In August of 2018, I returned from two week motorcycle riding and camping trip around Iceland with a group of intrepid adventurers, the same group that ran the Trans-Lab a couple of years ago. Our intent was to take parts of Route 1, also known as the Ring Road, around the island and also explore less-visited areas around periphery, especially the Westfjords and parts along the north coast. Ideally we’d try the interior Central Highlands if roads, weather, and time permitted. Camping makes it easy to have a flexible schedule. We shipped our own bikes via Eimskip from Portland, Maine to Reykjavík. Not only was it far less expensive than renting, it enabled shipping of all needed gear with the bikes. And we can legitimately sport an Iceland sticker now. 🙂
Four of us rode the trip – Warren, Steve, David and me. Warren, Steve, and I shipping our three big BMW GSs kitted-out for camping and David and Danny on David’s Honda Goldwing trike. Being in his 70s and not much of a camper, David opted to stay at hotels along the way. This was just as well; some of the roads we took, while great on the big GSs, would’ve shaken the poor trike apart. Even then he had road repairs along the way, from broken and bent items to reattaching his license plate. And a broken rib from a fall but that’s a later story.
But that strategy resulted in the trike and GSs not being together for much of the trip. We read reservations during the high season are required well in advance. David’s attempts to book in March for August backed that up with some places difficult to find reservations. Our experience with ad hoc accommodations via booking.com (an EU-based company) and AirBnB did not have any issues however. YMMV.
The GSs had everything we’d need packed on the bikes: clothes, camping and cooking gear, dehydrated food, etc., enough for two weeks. We knew we’d be able to pick up items along the way and planned lunches on the road. Drop me a line if you have questions about what we brought and why and I’ll provide details.
We prepared for some wet weather and temps in mid-50s for a daily high. We were underprepared. Instead we encountered mostly rain and temps in the mid-40s, even lower at higher elevations. This became the coldest and wettest summer in recorded Iceland weather history. From 01 March through 27 July, Iceland had just four days of sun. We experienced a few days of sun the during our two week trip so we must have gotten lucky. None of us wanted for anything, but truly the warmest place was on the bike with heated gear. The hot pots, steam rooms, saunas, and public pools (sundlaug – look for the signs when entering a town) were indispensable for a shower, warm-up, and relaxing after a day’s ride. I’ve never been so clean or relaxed on a motorcycle trip!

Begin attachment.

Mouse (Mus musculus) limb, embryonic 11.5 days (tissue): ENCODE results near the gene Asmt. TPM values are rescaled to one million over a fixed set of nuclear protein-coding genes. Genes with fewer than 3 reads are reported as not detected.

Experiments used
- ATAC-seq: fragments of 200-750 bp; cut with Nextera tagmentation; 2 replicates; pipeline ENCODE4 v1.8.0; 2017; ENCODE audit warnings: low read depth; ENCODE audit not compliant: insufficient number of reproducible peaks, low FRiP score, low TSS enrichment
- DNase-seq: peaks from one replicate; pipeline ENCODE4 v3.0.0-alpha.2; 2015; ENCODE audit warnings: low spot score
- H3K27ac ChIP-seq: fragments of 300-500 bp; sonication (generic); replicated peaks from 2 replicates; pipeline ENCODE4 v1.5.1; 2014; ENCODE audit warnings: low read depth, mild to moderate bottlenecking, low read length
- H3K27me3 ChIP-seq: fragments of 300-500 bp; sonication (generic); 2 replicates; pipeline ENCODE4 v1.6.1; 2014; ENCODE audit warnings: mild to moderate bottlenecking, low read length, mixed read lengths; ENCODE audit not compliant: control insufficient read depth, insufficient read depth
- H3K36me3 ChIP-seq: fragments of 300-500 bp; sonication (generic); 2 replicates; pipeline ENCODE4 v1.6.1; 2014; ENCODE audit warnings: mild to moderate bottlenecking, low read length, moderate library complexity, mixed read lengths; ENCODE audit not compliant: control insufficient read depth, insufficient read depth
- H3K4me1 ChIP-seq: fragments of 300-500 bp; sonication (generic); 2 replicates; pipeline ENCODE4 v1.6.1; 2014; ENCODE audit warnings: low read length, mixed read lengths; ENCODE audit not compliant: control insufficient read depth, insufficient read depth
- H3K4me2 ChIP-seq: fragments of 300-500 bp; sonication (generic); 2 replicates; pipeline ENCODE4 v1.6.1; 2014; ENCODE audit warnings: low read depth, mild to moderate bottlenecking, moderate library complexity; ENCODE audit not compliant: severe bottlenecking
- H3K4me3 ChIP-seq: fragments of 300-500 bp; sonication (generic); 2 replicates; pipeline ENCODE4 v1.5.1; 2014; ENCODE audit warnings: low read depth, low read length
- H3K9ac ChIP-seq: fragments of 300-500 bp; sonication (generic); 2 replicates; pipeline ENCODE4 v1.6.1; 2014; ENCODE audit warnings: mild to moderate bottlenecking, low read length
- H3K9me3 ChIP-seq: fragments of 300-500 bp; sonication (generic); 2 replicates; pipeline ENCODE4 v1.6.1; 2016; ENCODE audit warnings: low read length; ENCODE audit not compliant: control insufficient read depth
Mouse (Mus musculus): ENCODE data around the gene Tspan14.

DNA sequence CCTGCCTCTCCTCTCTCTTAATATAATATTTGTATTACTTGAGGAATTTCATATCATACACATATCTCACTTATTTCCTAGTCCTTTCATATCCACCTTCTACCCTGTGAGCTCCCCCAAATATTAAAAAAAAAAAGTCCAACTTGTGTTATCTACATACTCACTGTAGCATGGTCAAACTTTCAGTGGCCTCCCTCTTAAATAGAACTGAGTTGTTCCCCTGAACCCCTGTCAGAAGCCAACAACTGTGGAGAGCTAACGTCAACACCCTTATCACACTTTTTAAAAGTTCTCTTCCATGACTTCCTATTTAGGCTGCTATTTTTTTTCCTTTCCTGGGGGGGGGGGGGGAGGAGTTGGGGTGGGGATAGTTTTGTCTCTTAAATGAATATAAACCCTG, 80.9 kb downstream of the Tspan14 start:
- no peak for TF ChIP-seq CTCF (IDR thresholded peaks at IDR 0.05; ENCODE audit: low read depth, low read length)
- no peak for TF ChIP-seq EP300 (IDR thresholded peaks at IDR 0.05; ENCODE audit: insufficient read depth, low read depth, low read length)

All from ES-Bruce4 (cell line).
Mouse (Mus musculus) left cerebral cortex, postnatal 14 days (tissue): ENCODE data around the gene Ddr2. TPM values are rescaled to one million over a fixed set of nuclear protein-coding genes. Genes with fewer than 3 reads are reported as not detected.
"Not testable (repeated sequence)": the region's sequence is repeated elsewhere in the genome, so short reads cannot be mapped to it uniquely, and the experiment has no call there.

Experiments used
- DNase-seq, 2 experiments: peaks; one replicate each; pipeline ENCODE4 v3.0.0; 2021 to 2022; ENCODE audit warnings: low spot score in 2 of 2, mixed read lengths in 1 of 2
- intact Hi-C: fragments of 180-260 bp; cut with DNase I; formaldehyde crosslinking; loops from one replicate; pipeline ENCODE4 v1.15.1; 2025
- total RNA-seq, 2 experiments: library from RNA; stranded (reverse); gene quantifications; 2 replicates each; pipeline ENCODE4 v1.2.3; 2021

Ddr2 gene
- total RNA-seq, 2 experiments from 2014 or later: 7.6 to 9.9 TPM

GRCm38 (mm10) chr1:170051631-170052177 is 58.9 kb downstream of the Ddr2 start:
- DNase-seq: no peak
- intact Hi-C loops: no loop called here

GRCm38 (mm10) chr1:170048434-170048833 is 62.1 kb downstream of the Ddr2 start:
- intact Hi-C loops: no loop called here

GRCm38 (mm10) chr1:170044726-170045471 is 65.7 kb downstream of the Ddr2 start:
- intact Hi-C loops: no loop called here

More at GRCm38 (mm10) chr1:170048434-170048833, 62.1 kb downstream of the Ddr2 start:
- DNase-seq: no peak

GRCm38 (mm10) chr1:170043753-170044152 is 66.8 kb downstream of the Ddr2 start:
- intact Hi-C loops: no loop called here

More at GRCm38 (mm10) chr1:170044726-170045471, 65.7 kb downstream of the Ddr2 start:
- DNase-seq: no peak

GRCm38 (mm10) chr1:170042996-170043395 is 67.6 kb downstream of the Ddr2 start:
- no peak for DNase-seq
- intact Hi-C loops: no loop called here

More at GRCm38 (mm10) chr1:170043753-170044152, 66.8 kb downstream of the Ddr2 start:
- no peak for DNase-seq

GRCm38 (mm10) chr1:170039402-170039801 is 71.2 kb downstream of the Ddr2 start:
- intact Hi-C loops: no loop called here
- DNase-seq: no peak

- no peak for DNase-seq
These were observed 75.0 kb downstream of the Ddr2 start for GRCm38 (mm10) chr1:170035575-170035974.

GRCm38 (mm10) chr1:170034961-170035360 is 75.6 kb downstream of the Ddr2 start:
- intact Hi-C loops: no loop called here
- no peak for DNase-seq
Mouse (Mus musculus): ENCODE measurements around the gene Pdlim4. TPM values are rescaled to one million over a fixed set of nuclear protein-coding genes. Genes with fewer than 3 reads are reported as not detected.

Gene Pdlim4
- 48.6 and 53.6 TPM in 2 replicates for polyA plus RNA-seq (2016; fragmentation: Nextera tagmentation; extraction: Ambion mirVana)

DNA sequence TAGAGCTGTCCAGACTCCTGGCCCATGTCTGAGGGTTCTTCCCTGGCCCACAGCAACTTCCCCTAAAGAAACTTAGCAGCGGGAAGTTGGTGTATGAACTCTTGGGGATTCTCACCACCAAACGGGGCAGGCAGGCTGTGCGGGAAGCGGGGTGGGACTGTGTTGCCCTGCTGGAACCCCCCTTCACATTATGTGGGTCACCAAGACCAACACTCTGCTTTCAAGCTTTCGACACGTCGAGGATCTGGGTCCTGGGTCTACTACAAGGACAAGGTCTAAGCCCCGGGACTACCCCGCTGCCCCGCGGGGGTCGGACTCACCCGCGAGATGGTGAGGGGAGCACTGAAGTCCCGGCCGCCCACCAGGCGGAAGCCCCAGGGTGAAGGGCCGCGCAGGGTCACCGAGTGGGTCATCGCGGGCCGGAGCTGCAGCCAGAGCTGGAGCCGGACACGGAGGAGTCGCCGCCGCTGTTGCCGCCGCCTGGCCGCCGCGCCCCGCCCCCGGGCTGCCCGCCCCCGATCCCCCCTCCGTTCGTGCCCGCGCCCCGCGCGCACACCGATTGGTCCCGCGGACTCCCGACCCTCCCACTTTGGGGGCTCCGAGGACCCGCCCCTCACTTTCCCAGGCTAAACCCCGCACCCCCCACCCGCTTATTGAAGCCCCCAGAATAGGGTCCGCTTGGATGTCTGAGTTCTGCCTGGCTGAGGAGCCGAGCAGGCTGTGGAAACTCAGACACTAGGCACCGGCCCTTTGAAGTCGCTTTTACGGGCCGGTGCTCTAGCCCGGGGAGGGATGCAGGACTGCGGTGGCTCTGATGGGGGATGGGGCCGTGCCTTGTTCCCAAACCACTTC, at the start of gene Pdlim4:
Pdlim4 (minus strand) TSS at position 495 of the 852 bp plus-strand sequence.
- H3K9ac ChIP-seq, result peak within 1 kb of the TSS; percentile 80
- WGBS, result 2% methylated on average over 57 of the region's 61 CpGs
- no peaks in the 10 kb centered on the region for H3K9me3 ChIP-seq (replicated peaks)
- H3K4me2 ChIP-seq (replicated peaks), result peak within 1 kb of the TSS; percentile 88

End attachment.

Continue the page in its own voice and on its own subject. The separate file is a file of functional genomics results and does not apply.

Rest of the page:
Note what you’ve heard is right; Iceland is expensive. A beer is $12, sometimes less during happy hours. Fill-up on your alcohol at the Duty Free when leaving the airport. A cheeseburger (ostborgari) is $20 with fries. Camping is more reasonable, between $15-20 per tent/person. Just know that, budget for it, and don’t fret. You get used to it. On the bikes we packed power bars and energy gels for breakfast and dehydrated camp foods for dinner, figuring to pick up Iceland’s famous lamb hot dogs (pylsa) for lunches at fuel stops along the way and augment with snacks from local markets. This strategy worked out great as we supplemented quite a lot of local foods from the markets – fresh farm eggs, local cheeses, smoked fish and lamb spreads, and a divine dark rye bread (rúgbrauð), baked by steaming in the ground near hot springs, slathered with Icelandic butter.
If you have questions about logistics (shipping, insurance, etc.), reach out and I’ll provide details. This is a ride report of the journey with some (hopefully) illustrative pics along the way. I’ll conclude with some thoughts and observations about this incredible place, wonderful, warm people, and culture.